Film Distribution in Australia - A Problem That Needs to Be Solved

The Amy Schumer romantic comedy Trainwreck was release in Australia on 13 August nearly a whole month after it opened in the US. This is typical as you can see from this great article in The Guardian Australia. I am sure the 'why' is about big corporations making money. But as everyone knows technology is forcing a change in the distribution model. Just not in Australia as yet. I am not going to get into the piracy discussion, you can read about that here, I am going to ask why some films, 22 days after being released in the US,  get a blitz of screenings in Australia that last three months and why some films are off our screens in four days? Basically, there is no formula that I can find. It seems to be a dark arts of distribution and exhibition that is wedded to that old adage that the audience for movies are teenage boys and this will make the most amount of money for the big corporations that run entertainment in the western world. That opinion is clearly made at the end of this wonderful article from the IF Magazine that lays out the distribution crisis of Australian-made films. The choices of what Australians can see on the big screen is getting smaller and smaller and that means the money that is being made is shrinking. This does not seem to be a sustainable business model. Most importantly this model is a disservice to Australian audiences, as this ABC radio article says, " viewers don't choose what they see at the cinema, that decision is made for them by the cinema, which chooses what to book and what to screen." I know that is only part of the problem, but for an film lover living in Australia, it is the main one. Something needs to change.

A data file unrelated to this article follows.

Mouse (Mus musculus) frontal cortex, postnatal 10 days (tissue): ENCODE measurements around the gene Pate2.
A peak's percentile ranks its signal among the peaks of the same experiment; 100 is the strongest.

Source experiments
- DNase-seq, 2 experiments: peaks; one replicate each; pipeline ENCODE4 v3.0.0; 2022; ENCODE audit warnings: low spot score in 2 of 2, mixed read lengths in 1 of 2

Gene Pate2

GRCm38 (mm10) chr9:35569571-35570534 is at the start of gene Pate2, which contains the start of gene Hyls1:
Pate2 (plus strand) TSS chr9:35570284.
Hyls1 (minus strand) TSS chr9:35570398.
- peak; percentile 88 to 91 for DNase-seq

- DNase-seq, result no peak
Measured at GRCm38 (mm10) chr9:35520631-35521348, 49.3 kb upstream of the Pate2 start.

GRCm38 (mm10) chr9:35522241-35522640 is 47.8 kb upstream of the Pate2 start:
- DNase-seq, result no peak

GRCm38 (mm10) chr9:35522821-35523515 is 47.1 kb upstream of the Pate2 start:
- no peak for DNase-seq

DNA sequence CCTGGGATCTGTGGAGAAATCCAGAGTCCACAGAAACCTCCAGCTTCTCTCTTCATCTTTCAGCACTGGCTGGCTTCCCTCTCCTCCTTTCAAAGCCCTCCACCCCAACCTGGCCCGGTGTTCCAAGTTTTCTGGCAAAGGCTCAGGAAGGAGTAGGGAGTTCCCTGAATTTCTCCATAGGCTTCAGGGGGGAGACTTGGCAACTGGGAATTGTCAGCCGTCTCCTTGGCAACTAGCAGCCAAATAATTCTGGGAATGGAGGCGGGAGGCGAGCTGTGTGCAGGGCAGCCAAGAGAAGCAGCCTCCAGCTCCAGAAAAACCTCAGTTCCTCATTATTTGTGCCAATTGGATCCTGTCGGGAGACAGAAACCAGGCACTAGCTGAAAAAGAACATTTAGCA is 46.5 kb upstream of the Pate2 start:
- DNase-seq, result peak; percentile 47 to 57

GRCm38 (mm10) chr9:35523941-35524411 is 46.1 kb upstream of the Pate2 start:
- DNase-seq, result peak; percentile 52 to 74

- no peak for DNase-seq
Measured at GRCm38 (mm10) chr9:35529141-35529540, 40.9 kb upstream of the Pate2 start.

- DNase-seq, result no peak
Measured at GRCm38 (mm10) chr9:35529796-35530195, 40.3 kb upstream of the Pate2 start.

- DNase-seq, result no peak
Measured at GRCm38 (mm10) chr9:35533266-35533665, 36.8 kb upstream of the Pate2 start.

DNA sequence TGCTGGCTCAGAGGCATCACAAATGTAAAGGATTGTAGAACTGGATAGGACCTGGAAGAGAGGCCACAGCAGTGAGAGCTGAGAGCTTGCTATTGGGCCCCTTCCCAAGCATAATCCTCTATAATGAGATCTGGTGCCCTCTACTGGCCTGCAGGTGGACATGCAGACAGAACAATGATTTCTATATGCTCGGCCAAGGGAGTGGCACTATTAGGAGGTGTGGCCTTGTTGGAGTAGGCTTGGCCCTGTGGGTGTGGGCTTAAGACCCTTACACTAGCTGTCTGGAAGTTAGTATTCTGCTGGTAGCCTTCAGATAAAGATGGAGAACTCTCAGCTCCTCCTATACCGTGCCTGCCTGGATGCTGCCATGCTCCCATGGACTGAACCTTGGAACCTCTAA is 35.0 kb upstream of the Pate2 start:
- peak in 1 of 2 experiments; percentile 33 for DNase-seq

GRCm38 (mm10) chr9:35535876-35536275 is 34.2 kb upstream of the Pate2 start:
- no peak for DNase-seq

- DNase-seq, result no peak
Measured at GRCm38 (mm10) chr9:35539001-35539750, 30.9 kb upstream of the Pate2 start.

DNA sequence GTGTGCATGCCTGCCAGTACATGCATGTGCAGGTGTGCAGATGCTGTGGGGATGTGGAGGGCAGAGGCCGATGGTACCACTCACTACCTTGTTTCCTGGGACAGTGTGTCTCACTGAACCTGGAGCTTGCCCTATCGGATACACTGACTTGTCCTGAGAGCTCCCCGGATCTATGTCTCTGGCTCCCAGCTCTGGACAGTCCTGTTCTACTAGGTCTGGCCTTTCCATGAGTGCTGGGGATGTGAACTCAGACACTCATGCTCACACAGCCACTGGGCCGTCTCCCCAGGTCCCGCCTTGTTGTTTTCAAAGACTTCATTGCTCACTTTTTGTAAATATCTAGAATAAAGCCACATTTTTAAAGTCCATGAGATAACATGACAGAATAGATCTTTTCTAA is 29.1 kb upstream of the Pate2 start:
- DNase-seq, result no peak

Cannes 2014 - The Guardian Videos

The Cannes Film Festival is massive, and there is copious amounts of coverage not only on the movies showing, but the fashion worn and glamour of it all.  To cut through the noise I have turned to The Guardian's film daily videos that feature the newspaper's film critics (Xan Brooks, Peter Bradshaw, Catherine Shoard and Henry Barnes) talking about what they have seen that day. No glamour, just straight talking about what works and does not work for the critics watching the films. and now and again an interview with a director or actor. They are interesting and great to watch.